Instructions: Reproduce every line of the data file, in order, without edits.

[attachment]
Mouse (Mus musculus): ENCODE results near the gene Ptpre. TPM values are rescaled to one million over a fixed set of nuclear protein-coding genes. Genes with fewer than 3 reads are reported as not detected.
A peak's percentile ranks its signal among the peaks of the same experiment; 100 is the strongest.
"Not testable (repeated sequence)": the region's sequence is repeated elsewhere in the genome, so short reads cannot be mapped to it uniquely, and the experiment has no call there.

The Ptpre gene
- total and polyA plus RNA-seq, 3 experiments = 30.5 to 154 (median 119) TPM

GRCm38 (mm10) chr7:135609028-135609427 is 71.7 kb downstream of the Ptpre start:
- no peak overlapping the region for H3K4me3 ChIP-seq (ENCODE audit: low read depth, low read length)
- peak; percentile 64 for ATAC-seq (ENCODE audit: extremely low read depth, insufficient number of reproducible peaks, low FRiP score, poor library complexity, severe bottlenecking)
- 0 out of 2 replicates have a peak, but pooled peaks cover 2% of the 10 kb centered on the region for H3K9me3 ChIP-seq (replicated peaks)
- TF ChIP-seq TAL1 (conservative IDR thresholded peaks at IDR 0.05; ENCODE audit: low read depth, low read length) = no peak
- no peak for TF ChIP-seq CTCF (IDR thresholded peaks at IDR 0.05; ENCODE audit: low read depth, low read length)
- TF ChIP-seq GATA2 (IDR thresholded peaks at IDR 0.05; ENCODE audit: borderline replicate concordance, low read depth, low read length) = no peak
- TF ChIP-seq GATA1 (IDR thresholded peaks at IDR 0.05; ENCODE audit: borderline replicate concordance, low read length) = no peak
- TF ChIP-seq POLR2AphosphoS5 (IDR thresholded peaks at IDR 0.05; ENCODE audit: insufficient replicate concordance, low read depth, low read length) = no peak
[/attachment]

Mouse (Mus musculus): ENCODE results near the gene Ptpre. TPM values are rescaled to one million over a fixed set of nuclear protein-coding genes. Genes with fewer than 3 reads are reported as not detected.
A peak's percentile ranks its signal among the peaks of the same experiment; 100 is the strongest.
"Not testable (repeated sequence)": the region's sequence is repeated elsewhere in the genome, so short reads cannot be mapped to it uniquely, and the experiment has no call there.

The Ptpre gene
- total and polyA plus RNA-seq, 3 experiments = 30.5 to 154 (median 119) TPM

GRCm38 (mm10) chr7:135609028-135609427 is 71.7 kb downstream of the Ptpre start:
- no peak overlapping the region for H3K4me3 ChIP-seq (ENCODE audit: low read depth, low read length)
- peak; percentile 64 for ATAC-seq (ENCODE audit: extremely low read depth, insufficient number of reproducible peaks, low FRiP score, poor library complexity, severe bottlenecking)
- 0 out of 2 replicates have a peak, but pooled peaks cover 2% of the 10 kb centered on the region for H3K9me3 ChIP-seq (replicated peaks)
- TF ChIP-seq TAL1 (conservative IDR thresholded peaks at IDR 0.05; ENCODE audit: low read depth, low read length) = no peak
- no peak for TF ChIP-seq CTCF (IDR thresholded peaks at IDR 0.05; ENCODE audit: low read depth, low read length)
- TF ChIP-seq GATA2 (IDR thresholded peaks at IDR 0.05; ENCODE audit: borderline replicate concordance, low read depth, low read length) = no peak
- TF ChIP-seq GATA1 (IDR thresholded peaks at IDR 0.05; ENCODE audit: borderline replicate concordance, low read length) = no peak
- TF ChIP-seq POLR2AphosphoS5 (IDR thresholded peaks at IDR 0.05; ENCODE audit: insufficient replicate concordance, low read depth, low read length) = no peak